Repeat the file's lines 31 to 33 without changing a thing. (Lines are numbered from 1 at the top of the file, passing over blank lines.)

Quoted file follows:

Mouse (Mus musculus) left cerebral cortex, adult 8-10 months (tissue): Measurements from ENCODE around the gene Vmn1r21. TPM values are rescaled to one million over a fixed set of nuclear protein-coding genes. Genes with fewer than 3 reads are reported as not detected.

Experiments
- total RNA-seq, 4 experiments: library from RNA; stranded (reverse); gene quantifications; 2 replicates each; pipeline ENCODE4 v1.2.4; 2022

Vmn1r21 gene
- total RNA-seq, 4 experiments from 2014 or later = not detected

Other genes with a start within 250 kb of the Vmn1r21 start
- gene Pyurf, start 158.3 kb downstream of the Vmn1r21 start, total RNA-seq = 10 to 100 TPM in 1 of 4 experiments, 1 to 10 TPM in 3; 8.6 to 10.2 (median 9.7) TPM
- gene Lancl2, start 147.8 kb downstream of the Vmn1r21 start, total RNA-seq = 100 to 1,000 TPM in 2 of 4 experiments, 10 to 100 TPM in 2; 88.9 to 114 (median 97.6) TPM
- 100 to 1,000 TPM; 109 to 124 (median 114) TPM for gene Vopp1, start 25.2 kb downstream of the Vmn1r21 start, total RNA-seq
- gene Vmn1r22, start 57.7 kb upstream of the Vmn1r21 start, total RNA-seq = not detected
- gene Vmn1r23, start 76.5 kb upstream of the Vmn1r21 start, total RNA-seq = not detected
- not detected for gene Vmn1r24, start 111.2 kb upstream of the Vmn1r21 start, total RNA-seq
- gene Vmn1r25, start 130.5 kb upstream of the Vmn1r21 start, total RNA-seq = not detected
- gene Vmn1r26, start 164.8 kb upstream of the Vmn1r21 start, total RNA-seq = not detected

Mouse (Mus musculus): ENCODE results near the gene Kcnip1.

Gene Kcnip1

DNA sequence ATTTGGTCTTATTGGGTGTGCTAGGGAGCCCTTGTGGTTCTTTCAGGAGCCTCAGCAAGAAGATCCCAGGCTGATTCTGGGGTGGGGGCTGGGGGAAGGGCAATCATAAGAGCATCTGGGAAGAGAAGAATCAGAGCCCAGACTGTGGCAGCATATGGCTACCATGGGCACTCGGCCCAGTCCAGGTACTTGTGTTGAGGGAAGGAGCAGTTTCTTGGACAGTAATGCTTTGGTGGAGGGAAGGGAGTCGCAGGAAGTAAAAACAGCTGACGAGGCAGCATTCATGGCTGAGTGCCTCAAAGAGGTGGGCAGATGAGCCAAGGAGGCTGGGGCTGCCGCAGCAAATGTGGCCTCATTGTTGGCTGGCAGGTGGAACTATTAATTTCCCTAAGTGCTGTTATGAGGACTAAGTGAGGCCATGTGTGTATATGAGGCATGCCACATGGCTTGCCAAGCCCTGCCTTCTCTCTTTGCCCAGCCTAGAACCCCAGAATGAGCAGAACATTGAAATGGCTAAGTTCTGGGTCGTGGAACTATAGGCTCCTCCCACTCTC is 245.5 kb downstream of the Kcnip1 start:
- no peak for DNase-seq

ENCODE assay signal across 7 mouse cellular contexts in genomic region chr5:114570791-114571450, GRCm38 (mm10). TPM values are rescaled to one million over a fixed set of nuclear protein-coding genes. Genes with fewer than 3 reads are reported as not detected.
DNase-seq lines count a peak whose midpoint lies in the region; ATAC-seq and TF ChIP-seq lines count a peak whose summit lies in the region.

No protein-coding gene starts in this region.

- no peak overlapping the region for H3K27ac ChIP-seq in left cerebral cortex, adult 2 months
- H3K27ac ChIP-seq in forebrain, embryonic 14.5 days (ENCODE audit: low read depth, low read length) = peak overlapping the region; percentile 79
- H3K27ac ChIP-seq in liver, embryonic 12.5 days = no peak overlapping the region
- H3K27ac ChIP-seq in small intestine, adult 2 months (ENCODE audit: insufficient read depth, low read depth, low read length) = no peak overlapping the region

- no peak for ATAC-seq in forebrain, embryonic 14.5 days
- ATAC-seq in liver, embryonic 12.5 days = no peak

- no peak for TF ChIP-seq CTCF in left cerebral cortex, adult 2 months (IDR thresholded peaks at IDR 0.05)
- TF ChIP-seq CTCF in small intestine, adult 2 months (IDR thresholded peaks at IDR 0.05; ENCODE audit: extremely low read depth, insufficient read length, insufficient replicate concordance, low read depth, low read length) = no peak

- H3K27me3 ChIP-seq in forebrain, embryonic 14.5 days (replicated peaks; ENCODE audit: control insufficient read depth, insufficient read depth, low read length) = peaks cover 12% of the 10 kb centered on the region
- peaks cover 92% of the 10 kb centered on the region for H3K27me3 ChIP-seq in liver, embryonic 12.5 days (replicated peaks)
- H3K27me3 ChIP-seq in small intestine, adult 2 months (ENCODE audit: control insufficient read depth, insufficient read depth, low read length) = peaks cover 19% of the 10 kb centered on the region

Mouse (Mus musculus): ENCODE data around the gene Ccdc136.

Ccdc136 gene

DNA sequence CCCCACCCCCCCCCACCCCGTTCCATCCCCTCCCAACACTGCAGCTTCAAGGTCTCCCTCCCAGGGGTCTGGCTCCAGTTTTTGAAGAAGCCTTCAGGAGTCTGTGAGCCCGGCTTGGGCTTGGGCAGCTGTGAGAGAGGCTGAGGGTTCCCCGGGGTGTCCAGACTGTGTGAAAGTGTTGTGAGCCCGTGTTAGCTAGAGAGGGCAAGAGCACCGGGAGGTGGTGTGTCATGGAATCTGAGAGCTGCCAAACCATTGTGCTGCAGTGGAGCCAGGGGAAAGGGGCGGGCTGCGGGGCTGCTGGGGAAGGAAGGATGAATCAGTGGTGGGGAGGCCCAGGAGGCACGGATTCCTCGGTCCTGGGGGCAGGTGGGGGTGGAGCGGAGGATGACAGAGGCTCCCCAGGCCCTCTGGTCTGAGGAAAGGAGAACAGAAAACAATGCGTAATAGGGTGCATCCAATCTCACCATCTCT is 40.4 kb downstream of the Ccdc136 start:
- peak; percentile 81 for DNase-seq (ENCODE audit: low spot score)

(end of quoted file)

- peaks cover 92% of the 10 kb centered on the region for H3K27me3 ChIP-seq in liver, embryonic 12.5 days (replicated peaks)
- H3K27me3 ChIP-seq in small intestine, adult 2 months (ENCODE audit: control insufficient read depth, insufficient read depth, low read length) = peaks cover 19% of the 10 kb centered on the region

Mouse (Mus musculus): ENCODE data around the gene Ccdc136.